Hello TFF, today I have a business concept that I would like to share and I would like your opinions on why it is viable. In this business concept, gambling is not done with fiat currency but rather with virtual skins that are worth money. First I would like to introduce my analysis on the current state of gambling using virtual skins. Currently, the two most popular video games that had virtual skins used in gambling is PLAYERUNKNOWN's Battlegrounds(PUBG) and Counter-Strike: Global Offensive(CSGO). Both of these games can be purchased on Steam. Steam is a digital distribution platform developed by Valve Corporation. Valve has been taking action against CSGO gambling websites since last year. This started with a cease and desist letter to 23 gambling websites that used virtual skins as the items that can be deposited for on-site currency and can be withdrawn using on-site currency. This didn't really stop the gambling businesses that were launched after the cease and desist letter in any way because the cease and desist was only sent out once for those 23 gambling businesses. The other way Valve began taking action against CSGO gambling businesses was banning the bot accounts which held all of the site's items because they were being used for commercial purposes, which is against Steam's TOS. To be completely honest this did not affect these gambling businesses at all. They were still making millions. They did lose hundreds of thousands of dollars in virtual skins. I haven't really spoken about the popularity of these websites, but it is very high. From speaking with web developers who worked on these websites many rakes in over hundred thousand dollars a week. That's right a week, now this isn't a popular market and not many attempt to create these websites but they do have a solid return for the start-up costs. Then Valve completely killed CSGO gambling by enabling a one-week trade ban for all CSGO skins. Now I sat down and started to analyze why they did this because Valve was also profiting from CSGO gambling. PUBG gambling at the time was a very small scene. As soon as the ban happened, gambling businesses searched for a way to work around the situation but they understood that there is literally nothing they can do. Within days they completed switched their sites to support PUBG gambling. That's when the PUBG gambling scene blew up. Now what I think that is going on is that Valve and PUBG Corporation, the company which developed and published PUBG are working together. They would most likely be working together to attempt to rake in more money than Fortnite is currently making. Fortnite made $223 million in revenue in March. The month before that they made $126 million. They have surpassed PUBG's monthly income when they made $126 million in February. I think creating a PUBG gambling website would be very profitable but it would have start-up costs going into the range of $15,000-$30,000. It's just a business concept at the moment and I don't know if it's worth pursuing. Certainly, I lack the funds but gambling businesses that involve virtual skins have been around for years which gives me time to get into it. Looking to hear your thoughts. In regards to age, there is an issue but the majority of these gambling websites are run by 15-18-year-olds. It's crazy because the most profiting website at the beginning of 2018 was owned by a 16-year-old who raked in $180,000-$250,000 as his peak revenue amount weekly. The hype is the same because everyone has moved on to PUBG gambling, no one is in it for the type of skins. They are in it for the thrill. Oh and if you didn't know yet, the majority of all people gambling are minors which is f*cked up. I think this type of gambling is much fairer though because CSGO and PUBG have these things called "cases" where all virtual skins come from. It costs $2.75 to open a case using a key for CSGO, and for PUBG the price varies per key to open a case. The situation is really screwed up but somehow they have gotten away with this without calling it gambling. Even though there are odds to win a skin that is good or bad. Most skins that people get are worth $0.01-$0.10. The same thing goes for PUBG. Valve has made far more from this than any gambling business will make. The same thing goes for PUBG Corporation. Both games do not display the odds for cases, but with online gambling, most sites display the odds and even if they don't they are much fairer than the odds given by the actual in-game cases. There are many types of gambling websites that offer different game modes. This is important to take note of case opening with fairer odds is not as sinister as what Valve and PUBG Corporation are doing. Thoughts on this business concept?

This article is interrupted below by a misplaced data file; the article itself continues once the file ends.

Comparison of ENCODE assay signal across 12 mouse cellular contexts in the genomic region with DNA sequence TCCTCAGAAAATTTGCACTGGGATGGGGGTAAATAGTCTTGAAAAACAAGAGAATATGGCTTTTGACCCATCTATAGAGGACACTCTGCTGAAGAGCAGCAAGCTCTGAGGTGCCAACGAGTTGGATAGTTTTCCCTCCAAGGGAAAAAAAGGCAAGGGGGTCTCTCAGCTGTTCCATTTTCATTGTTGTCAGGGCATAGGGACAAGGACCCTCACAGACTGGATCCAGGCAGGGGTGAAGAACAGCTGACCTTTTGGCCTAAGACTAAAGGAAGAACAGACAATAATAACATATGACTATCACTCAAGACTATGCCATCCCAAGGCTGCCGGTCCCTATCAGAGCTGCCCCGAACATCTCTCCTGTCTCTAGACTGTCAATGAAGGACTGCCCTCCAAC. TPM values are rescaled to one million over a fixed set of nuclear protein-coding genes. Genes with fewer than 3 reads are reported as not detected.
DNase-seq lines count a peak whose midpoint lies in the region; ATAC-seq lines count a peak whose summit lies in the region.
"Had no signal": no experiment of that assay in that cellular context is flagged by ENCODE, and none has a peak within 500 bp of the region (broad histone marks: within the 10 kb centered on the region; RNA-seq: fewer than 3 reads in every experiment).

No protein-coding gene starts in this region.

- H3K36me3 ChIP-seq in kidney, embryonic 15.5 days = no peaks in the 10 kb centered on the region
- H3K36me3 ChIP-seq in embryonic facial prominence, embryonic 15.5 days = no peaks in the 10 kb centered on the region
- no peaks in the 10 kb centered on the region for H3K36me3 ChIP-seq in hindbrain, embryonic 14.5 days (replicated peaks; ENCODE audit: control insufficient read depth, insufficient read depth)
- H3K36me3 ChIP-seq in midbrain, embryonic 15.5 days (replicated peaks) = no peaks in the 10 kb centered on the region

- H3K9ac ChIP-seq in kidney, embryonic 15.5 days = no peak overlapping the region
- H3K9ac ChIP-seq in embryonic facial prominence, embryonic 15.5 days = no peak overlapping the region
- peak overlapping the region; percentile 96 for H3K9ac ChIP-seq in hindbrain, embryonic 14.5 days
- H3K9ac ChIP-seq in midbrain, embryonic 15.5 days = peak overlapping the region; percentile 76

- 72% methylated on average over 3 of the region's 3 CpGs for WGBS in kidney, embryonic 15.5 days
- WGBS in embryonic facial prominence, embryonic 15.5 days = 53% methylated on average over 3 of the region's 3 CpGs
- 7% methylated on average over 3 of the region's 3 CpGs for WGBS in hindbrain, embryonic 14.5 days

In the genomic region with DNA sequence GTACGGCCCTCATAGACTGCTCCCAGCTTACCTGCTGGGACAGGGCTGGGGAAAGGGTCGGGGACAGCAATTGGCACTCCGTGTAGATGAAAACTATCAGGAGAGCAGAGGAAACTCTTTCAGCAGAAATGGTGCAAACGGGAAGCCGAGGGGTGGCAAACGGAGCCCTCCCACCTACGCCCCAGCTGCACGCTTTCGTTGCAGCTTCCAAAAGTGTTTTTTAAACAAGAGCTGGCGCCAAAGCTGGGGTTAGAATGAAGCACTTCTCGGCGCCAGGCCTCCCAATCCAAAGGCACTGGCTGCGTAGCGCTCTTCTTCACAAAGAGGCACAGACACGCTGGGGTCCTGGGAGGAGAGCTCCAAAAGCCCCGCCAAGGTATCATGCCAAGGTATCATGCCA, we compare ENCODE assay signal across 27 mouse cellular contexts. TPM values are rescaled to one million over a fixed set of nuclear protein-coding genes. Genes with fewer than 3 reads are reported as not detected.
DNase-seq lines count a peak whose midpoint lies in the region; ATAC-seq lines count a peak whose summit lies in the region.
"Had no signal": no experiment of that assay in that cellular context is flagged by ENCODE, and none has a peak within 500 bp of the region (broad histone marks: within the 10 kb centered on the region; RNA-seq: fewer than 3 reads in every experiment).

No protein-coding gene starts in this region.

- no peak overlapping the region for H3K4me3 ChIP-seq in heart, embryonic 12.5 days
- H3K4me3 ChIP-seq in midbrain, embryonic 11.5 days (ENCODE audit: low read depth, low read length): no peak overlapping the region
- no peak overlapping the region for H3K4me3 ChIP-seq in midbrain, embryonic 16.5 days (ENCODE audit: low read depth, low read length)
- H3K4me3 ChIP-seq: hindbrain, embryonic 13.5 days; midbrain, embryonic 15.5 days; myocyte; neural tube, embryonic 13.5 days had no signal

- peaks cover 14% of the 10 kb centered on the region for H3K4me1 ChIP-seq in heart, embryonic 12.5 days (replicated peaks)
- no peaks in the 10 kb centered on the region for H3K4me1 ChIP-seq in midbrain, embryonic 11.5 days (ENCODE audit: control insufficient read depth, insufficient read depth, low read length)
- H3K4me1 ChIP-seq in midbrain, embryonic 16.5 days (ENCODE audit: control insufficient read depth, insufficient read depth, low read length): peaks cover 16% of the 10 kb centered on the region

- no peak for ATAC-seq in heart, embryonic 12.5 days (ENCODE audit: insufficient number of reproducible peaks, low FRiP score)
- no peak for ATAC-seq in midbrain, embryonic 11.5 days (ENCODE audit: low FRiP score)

Don't like ads? Remove them while supporting the forum. Subscribe.